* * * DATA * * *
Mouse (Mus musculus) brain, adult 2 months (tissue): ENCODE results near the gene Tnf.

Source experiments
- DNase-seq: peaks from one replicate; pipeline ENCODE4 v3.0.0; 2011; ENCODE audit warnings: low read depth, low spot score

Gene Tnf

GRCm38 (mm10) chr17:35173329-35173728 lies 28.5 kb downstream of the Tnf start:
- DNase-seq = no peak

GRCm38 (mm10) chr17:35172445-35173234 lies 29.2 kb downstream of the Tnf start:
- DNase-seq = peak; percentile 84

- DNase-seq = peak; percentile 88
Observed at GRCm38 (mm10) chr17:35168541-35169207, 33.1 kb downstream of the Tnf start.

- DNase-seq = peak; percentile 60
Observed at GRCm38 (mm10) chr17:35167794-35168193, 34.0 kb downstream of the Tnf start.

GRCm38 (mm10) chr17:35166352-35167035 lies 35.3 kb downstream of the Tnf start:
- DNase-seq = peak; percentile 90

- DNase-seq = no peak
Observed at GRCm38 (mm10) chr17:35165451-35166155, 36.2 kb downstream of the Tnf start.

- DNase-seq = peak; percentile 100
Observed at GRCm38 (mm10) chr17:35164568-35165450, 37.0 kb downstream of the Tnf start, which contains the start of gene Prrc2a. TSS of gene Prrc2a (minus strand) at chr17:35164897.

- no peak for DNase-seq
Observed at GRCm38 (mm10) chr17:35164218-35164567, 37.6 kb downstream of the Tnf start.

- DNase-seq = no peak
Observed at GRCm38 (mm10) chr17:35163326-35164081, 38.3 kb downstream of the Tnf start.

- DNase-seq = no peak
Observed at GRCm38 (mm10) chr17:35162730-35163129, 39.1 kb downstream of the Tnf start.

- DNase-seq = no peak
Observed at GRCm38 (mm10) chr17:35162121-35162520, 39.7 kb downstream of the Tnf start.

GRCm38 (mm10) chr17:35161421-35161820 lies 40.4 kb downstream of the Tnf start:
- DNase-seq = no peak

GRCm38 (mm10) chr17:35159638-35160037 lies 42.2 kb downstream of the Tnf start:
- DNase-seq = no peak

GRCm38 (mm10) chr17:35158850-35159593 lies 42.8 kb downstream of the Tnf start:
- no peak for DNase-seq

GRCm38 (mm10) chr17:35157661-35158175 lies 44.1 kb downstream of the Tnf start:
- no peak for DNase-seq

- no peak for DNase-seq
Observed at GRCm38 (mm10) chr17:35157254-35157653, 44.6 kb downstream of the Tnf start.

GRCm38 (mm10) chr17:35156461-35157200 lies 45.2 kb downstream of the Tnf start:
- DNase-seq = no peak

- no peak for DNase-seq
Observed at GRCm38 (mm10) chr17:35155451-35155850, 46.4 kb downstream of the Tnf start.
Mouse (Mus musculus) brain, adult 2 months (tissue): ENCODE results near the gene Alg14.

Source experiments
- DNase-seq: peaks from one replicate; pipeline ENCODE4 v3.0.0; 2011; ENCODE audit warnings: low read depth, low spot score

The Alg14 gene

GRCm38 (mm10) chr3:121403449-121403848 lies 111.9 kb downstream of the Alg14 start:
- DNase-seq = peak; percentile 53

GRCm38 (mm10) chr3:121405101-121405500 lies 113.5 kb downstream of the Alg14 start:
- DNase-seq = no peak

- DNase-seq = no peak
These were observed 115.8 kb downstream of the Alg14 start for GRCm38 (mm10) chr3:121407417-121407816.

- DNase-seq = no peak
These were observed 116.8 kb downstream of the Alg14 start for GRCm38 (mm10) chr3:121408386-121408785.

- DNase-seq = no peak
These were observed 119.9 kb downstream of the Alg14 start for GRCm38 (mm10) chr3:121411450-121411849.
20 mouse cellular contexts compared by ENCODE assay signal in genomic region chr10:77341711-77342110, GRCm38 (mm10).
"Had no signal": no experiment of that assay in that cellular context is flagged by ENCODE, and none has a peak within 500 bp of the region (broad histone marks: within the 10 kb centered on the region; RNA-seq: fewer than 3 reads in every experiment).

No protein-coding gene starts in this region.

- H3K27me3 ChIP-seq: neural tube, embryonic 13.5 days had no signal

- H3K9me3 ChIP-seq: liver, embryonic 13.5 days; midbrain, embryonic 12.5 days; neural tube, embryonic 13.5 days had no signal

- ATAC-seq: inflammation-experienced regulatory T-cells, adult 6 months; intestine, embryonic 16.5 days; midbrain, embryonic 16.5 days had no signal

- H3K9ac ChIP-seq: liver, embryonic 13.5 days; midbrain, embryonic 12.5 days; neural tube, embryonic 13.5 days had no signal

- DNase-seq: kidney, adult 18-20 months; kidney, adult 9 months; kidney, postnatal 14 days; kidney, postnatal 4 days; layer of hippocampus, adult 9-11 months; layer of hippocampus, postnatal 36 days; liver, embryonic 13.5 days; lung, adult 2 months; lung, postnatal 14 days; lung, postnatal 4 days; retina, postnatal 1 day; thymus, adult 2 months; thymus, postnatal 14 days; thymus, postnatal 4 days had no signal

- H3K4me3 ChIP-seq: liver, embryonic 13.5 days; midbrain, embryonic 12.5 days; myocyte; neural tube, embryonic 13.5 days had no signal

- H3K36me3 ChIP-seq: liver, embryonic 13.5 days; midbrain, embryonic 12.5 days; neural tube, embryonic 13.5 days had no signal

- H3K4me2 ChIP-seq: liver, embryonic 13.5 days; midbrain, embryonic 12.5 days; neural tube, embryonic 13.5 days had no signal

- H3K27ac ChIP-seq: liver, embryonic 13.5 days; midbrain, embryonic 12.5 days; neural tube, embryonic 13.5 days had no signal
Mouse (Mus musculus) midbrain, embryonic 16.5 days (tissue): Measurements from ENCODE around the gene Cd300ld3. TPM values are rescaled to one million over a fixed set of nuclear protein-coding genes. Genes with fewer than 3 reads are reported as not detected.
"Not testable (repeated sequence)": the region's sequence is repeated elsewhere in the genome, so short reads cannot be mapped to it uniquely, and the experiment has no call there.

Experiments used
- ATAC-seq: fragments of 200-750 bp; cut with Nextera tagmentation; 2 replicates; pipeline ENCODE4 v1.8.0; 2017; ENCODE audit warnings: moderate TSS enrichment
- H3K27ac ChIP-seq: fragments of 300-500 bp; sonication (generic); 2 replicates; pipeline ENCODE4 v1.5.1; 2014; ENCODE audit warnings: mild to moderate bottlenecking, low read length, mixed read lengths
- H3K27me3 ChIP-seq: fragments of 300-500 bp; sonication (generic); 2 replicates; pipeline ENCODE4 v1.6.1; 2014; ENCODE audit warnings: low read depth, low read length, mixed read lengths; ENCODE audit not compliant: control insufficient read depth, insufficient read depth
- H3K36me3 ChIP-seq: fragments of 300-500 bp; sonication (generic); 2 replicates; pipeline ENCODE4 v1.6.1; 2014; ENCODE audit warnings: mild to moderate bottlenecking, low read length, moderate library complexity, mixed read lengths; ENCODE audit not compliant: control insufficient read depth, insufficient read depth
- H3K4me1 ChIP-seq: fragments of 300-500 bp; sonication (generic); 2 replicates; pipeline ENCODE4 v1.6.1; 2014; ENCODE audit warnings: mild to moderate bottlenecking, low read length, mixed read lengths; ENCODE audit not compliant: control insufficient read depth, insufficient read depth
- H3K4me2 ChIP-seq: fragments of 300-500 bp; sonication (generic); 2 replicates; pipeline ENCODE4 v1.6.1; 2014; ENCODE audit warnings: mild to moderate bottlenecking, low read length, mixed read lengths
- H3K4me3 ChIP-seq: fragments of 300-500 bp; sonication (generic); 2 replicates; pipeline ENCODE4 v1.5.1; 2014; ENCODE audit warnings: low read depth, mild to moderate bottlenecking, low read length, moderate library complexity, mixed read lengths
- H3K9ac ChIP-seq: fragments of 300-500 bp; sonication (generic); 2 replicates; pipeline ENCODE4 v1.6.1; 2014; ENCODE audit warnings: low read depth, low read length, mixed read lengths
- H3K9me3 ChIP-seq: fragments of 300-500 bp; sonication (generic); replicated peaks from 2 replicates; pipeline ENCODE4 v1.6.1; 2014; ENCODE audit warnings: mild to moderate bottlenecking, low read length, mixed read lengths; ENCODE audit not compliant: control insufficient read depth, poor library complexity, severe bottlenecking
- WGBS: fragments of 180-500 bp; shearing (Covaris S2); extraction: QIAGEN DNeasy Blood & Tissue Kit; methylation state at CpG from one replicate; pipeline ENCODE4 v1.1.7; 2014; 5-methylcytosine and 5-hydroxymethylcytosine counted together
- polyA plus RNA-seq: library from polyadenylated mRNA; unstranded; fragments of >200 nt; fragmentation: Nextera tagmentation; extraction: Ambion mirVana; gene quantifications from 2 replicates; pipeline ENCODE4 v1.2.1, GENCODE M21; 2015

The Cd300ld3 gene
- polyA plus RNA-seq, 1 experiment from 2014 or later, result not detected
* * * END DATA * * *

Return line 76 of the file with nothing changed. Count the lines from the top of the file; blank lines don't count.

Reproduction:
- H3K4me3 ChIP-seq: fragments of 300-500 bp; sonication (generic); 2 replicates; pipeline ENCODE4 v1.5.1; 2014; ENCODE audit warnings: low read depth, mild to moderate bottlenecking, low read length, moderate library complexity, mixed read lengths